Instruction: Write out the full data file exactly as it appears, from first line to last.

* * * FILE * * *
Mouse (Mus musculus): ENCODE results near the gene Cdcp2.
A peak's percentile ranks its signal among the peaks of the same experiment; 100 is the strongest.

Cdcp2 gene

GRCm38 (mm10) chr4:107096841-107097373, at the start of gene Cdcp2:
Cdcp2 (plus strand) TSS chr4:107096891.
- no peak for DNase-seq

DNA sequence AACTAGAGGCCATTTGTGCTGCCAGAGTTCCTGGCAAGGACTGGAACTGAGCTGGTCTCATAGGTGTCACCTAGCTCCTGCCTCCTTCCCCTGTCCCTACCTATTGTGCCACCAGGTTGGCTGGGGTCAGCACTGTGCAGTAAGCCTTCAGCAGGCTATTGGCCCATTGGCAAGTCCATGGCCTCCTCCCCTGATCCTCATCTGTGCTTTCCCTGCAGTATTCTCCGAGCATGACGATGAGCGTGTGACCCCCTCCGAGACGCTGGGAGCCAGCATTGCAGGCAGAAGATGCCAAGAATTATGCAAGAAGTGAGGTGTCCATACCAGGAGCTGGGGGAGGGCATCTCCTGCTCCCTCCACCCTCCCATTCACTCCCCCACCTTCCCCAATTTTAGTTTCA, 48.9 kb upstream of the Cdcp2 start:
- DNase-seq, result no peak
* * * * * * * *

Mouse (Mus musculus): ENCODE results near the gene Cdcp2.
A peak's percentile ranks its signal among the peaks of the same experiment; 100 is the strongest.

Cdcp2 gene

GRCm38 (mm10) chr4:107096841-107097373, at the start of gene Cdcp2:
Cdcp2 (plus strand) TSS chr4:107096891.
- no peak for DNase-seq

DNA sequence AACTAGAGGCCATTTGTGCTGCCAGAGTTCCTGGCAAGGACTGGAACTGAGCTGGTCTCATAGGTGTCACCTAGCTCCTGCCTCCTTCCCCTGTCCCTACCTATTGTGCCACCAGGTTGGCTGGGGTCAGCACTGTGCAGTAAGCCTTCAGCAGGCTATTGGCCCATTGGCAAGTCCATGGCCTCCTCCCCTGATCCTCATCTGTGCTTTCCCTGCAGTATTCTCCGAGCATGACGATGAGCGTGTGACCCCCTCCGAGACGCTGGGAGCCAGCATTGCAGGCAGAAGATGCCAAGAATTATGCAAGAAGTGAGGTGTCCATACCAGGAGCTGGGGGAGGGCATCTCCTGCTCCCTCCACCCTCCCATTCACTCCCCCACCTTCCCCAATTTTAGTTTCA, 48.9 kb upstream of the Cdcp2 start:
- DNase-seq, result no peak